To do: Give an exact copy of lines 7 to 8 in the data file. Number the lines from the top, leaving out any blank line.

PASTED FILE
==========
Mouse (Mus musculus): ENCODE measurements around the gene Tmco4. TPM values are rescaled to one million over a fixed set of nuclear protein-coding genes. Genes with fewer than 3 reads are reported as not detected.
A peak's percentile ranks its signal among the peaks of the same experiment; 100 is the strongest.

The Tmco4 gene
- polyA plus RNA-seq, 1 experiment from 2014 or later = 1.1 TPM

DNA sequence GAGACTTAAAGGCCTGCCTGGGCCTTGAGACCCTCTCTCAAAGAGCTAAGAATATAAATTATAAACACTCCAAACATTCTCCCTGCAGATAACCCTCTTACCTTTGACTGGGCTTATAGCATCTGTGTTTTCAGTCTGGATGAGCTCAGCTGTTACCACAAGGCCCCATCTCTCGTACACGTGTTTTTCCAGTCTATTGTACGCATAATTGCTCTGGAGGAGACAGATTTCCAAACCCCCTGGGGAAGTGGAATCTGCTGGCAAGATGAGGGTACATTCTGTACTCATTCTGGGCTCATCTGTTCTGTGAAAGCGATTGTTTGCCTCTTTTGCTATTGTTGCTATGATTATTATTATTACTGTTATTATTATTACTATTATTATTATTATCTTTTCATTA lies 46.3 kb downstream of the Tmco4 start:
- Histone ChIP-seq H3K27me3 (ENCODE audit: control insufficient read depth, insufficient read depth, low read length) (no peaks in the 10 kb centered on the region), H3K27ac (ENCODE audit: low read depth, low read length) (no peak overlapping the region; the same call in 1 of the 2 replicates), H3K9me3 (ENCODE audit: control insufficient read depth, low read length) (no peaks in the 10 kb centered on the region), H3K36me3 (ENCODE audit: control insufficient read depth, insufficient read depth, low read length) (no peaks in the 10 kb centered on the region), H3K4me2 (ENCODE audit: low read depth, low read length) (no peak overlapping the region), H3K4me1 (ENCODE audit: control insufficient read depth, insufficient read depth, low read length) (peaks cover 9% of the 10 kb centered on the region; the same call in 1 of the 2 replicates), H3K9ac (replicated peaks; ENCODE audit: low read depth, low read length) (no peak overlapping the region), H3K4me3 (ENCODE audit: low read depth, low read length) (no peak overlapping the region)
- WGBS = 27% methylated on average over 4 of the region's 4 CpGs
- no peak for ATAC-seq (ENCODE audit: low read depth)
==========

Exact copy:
- WGBS = 27% methylated on average over 4 of the region's 4 CpGs
- no peak for ATAC-seq (ENCODE audit: low read depth)